Next week, Mars and Earth will have their closest encounter since 2003.
The planetary dalliance will happen Tuesday. They'll be a mere 35.8 million miles (57.6 million kilometers) apart. The last time the two planets got this cozy, Clay Aiken was burning up the pop charts and Freddy vs. Jason was cleaning up at the box office.
The festivities actually start Friday when Mars, Earth and the sun line up, marking an event called Mars opposition. This is a cosmic sandwich, with Earth in the middle and the sun and Mars on directly opposite sides of us.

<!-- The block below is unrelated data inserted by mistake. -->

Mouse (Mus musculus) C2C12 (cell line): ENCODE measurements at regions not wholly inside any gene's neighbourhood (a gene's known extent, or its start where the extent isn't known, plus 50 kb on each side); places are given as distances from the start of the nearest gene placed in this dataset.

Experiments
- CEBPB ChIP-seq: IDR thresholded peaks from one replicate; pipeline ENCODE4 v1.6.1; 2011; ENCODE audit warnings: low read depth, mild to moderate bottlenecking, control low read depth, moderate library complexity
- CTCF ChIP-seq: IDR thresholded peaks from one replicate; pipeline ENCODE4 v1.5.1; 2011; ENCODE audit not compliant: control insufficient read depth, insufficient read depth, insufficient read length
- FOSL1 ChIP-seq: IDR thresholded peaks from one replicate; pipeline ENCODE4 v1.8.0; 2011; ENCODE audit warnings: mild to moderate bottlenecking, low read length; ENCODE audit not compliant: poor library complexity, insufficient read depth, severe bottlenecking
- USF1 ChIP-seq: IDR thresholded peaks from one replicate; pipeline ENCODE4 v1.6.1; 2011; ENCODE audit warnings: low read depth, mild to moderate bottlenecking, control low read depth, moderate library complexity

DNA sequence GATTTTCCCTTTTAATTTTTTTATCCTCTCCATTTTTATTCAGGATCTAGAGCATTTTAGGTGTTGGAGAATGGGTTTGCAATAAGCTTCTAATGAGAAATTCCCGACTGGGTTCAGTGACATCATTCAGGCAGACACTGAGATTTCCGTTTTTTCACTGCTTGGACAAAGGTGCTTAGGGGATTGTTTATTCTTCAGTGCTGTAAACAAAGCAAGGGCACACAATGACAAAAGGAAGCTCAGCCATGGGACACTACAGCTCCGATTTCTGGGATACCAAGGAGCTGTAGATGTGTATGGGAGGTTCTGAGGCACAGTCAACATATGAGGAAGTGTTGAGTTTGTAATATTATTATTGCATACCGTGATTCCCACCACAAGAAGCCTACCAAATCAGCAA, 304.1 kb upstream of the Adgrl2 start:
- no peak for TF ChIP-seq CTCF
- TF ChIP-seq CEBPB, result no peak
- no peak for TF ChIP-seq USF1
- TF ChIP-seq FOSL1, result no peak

"You should be able to make out some of the light and dark features, and sometimes polar ice," NASA said. Just keep in mind theis blurring some of the details at the moment.
Due to its proximity, Mars will appear brighter than normal. It will be at its brightest from Friday to Monday as it nears its closest distance to Earth, according to NASA.
Your next chance at viewing a close approach of Mars will happen in late 2020.
If you don't have a telescope of your own, then look for a local astronomy club. You can also check out the Virtual Telescope Project's July 27 Mars online viewing session, which coincides with a major lunar eclipse.